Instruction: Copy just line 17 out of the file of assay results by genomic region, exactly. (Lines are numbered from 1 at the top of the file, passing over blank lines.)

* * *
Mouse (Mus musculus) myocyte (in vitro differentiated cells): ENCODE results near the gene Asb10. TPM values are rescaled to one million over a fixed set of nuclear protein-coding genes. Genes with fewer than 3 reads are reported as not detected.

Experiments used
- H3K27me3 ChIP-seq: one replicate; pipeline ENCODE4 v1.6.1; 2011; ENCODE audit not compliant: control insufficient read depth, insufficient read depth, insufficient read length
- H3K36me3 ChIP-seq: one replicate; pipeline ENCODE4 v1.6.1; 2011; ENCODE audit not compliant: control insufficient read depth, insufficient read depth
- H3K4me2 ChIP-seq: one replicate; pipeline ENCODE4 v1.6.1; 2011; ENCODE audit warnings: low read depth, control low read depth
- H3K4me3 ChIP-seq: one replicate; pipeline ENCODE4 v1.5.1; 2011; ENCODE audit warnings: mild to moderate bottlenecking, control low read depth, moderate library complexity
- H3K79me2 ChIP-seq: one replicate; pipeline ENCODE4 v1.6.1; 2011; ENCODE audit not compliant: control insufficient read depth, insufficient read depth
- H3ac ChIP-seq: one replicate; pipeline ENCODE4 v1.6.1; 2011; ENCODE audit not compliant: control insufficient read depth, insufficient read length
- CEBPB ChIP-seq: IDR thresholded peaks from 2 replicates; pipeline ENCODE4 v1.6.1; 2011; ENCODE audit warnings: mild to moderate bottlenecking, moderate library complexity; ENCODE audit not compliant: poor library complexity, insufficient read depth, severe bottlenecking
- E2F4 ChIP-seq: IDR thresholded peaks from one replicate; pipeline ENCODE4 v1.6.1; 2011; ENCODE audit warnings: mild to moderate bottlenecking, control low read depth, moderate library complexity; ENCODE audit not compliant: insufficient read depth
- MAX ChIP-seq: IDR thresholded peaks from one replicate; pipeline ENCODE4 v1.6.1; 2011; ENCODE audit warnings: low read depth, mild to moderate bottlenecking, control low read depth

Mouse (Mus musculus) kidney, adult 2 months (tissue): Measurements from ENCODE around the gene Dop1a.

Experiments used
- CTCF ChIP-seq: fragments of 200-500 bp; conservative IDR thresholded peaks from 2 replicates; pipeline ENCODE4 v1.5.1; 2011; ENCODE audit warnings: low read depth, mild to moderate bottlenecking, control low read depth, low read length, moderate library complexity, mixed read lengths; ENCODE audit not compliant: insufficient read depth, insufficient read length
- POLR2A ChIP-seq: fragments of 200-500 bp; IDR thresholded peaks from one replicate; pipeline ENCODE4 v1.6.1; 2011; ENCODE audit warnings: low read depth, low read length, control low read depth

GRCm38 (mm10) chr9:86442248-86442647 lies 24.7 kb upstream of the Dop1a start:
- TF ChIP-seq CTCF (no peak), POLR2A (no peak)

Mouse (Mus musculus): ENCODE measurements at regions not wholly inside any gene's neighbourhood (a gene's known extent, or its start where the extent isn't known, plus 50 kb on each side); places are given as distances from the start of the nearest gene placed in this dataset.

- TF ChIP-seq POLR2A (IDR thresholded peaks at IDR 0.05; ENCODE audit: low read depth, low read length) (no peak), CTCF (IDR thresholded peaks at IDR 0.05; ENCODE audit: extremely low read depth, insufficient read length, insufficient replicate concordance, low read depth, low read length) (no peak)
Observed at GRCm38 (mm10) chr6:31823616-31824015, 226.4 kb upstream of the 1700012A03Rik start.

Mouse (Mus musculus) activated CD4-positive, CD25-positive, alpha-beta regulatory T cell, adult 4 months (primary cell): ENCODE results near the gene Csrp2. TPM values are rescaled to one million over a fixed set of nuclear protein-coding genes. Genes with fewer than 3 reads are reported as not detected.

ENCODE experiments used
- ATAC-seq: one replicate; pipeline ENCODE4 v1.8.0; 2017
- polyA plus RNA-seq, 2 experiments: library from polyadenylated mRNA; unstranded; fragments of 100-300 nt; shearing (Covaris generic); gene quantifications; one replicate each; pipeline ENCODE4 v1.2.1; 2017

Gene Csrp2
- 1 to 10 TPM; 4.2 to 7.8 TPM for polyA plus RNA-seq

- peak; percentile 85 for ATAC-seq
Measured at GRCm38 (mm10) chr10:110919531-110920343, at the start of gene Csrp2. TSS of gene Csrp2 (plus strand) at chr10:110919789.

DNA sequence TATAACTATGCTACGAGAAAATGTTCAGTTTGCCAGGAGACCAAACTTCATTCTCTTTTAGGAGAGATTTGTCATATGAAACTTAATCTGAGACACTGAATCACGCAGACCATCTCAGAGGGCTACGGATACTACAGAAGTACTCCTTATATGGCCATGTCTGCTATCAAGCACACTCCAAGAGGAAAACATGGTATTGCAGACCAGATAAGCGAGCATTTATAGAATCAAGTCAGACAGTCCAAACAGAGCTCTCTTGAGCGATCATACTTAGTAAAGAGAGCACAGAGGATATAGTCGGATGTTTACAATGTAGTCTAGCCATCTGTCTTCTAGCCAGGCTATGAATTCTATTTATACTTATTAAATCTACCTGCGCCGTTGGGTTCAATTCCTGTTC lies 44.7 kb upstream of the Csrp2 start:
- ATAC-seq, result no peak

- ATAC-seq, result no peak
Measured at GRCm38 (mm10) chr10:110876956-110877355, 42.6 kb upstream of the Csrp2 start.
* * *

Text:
- TF ChIP-seq CTCF (no peak), POLR2A (no peak)